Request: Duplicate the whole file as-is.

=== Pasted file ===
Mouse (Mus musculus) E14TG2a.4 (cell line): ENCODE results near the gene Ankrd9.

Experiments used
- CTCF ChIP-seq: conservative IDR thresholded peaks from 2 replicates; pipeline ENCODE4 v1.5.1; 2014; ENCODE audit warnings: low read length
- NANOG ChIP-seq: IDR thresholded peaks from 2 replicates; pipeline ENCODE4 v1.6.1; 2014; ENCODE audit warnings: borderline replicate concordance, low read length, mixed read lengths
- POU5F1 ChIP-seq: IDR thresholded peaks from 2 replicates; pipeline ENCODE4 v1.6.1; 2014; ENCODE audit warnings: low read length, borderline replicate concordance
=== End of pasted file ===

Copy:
Mouse (Mus musculus) E14TG2a.4 (cell line): ENCODE results near the gene Ankrd9.

Experiments used
- CTCF ChIP-seq: conservative IDR thresholded peaks from 2 replicates; pipeline ENCODE4 v1.5.1; 2014; ENCODE audit warnings: low read length
- NANOG ChIP-seq: IDR thresholded peaks from 2 replicates; pipeline ENCODE4 v1.6.1; 2014; ENCODE audit warnings: borderline replicate concordance, low read length, mixed read lengths
- POU5F1 ChIP-seq: IDR thresholded peaks from 2 replicates; pipeline ENCODE4 v1.6.1; 2014; ENCODE audit warnings: low read length, borderline replicate concordance